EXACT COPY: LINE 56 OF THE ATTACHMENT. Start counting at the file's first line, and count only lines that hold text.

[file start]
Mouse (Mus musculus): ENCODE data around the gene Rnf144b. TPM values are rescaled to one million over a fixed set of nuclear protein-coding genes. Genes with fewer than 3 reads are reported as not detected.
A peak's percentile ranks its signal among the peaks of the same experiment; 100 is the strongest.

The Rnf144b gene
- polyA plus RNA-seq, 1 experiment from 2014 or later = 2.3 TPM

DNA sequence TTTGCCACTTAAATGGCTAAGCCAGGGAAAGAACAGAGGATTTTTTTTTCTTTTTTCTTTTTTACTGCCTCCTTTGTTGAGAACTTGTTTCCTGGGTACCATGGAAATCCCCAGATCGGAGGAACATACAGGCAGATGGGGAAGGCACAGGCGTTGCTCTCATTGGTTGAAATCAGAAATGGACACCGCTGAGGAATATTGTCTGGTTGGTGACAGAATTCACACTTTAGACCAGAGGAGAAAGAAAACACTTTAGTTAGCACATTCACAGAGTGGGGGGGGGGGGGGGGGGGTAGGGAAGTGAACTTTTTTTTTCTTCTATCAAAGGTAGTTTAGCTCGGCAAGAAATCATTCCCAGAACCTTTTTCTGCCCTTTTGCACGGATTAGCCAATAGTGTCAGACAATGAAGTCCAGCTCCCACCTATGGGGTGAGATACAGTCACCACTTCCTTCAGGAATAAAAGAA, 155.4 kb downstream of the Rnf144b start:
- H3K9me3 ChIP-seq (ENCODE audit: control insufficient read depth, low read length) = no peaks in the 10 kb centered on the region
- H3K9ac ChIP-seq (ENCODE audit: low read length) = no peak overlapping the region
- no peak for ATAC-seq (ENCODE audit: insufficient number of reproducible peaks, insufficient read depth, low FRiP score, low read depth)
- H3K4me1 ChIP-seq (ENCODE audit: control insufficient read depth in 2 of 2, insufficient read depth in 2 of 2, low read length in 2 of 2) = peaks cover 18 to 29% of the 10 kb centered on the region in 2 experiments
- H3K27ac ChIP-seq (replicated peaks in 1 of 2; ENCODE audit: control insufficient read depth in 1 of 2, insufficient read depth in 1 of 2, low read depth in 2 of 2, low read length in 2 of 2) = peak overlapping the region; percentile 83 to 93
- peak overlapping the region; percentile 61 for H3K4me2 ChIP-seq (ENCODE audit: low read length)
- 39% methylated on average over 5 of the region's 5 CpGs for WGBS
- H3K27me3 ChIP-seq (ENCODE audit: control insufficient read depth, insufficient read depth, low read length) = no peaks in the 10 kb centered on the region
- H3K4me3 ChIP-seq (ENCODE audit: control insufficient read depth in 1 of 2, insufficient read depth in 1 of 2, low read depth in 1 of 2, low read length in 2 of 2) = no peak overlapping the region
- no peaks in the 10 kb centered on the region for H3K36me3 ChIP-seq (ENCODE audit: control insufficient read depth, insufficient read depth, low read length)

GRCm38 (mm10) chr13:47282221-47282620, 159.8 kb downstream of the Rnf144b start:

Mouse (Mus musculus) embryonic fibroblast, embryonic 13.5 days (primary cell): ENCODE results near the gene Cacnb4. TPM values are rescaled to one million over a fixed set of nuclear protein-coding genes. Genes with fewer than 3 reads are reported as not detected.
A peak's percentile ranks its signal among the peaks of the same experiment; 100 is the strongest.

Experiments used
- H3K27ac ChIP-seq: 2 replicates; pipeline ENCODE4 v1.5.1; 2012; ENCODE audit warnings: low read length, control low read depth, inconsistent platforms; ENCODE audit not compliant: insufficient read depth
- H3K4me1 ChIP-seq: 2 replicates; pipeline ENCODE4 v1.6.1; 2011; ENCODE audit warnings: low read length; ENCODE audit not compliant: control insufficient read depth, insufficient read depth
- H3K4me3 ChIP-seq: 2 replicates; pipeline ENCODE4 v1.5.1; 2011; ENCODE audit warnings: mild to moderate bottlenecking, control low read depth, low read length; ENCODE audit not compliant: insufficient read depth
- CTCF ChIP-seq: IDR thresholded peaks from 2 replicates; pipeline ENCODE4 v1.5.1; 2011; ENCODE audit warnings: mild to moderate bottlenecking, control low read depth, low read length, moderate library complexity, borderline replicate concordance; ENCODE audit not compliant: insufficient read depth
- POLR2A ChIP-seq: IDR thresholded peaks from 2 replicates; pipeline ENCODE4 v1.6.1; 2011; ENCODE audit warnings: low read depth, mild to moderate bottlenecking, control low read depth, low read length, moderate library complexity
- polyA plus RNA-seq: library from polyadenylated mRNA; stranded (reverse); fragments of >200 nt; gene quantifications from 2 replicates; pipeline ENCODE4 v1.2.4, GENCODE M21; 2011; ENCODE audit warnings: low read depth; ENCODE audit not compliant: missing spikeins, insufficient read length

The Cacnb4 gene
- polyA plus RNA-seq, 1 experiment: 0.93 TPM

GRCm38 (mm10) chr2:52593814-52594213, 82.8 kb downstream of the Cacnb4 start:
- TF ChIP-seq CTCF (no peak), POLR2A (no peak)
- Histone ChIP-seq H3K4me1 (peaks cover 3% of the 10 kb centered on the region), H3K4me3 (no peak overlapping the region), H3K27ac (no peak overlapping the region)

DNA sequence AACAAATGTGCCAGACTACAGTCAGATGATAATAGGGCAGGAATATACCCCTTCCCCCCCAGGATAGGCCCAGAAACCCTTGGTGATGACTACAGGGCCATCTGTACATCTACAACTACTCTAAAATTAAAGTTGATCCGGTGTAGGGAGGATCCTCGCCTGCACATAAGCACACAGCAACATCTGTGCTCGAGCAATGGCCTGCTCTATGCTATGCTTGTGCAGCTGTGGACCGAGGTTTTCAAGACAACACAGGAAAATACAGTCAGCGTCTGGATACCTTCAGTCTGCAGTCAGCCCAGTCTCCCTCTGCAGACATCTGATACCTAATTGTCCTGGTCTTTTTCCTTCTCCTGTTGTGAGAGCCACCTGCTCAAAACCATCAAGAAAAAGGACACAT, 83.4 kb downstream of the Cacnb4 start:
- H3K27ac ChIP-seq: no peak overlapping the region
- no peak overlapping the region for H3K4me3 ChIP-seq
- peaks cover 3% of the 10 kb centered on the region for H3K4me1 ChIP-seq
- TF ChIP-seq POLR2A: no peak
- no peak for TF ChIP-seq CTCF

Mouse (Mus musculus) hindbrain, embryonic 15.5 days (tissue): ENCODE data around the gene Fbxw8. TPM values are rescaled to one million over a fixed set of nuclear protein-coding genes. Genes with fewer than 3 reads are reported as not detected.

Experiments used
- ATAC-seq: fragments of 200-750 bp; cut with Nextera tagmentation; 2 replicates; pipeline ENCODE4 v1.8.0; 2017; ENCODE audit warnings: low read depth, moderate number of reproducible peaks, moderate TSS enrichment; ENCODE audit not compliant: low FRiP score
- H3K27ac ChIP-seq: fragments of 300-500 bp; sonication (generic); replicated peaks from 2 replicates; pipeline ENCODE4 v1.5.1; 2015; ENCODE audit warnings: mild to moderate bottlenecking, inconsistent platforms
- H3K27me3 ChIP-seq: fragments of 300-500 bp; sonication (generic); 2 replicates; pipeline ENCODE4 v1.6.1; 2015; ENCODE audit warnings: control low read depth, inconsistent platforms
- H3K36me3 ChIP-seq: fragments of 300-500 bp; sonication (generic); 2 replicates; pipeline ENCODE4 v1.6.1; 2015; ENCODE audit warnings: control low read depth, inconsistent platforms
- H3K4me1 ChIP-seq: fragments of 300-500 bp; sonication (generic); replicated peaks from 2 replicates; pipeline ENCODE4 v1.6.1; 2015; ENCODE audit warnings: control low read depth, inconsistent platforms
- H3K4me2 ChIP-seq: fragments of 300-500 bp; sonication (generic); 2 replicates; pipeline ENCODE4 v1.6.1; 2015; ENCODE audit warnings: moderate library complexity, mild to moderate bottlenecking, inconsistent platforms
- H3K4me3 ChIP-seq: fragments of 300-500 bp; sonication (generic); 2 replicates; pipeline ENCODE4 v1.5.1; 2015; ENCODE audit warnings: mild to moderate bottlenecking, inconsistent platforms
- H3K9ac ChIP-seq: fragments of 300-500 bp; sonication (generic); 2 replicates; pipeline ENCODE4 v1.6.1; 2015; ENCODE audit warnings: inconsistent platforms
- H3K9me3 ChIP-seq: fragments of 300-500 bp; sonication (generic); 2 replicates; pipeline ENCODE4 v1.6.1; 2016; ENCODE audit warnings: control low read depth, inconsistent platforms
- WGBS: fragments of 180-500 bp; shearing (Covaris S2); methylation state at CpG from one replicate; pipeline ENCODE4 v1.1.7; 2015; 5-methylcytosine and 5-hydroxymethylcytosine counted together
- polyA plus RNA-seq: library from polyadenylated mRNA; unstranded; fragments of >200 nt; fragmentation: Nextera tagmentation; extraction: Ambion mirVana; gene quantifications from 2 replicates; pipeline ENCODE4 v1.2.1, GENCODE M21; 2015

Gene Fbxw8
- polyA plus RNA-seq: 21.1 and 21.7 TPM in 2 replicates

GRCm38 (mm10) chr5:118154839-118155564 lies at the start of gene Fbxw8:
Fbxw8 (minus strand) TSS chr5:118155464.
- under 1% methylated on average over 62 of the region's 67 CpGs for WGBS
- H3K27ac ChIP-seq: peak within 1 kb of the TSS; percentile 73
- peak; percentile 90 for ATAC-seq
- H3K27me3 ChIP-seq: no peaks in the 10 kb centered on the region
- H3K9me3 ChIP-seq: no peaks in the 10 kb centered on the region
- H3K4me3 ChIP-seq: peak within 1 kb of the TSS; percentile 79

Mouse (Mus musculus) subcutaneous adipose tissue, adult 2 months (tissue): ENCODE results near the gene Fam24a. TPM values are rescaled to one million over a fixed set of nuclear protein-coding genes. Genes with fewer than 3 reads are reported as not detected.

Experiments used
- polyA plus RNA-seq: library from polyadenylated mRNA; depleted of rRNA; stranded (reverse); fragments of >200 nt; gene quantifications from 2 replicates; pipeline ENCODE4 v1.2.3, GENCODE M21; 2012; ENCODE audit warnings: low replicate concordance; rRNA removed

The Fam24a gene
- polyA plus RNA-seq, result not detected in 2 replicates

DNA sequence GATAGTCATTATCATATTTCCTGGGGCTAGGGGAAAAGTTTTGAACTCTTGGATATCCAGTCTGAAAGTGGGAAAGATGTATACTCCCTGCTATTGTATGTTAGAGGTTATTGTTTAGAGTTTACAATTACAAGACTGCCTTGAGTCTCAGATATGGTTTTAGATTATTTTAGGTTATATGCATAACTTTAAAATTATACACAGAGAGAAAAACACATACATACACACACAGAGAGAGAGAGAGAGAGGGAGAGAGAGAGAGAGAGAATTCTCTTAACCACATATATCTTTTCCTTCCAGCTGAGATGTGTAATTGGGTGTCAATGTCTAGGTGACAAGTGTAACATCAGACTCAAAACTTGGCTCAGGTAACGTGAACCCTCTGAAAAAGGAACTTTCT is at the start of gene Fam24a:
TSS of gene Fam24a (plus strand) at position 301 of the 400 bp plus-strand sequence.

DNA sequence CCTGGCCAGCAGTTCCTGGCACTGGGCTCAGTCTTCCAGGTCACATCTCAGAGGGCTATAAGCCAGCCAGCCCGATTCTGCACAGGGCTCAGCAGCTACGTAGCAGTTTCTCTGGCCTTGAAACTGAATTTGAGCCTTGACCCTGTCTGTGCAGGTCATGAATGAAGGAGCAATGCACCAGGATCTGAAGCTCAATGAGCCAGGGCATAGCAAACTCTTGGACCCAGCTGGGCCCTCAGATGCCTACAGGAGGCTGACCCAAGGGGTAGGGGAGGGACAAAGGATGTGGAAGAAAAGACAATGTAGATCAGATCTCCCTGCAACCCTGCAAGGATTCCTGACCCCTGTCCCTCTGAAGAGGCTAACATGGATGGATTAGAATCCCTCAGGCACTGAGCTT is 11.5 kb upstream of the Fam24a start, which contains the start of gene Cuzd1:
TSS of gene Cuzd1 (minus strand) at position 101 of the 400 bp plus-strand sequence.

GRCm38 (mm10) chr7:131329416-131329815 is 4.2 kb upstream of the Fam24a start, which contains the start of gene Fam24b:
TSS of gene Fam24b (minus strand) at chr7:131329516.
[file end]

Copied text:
- peak; percentile 90 for ATAC-seq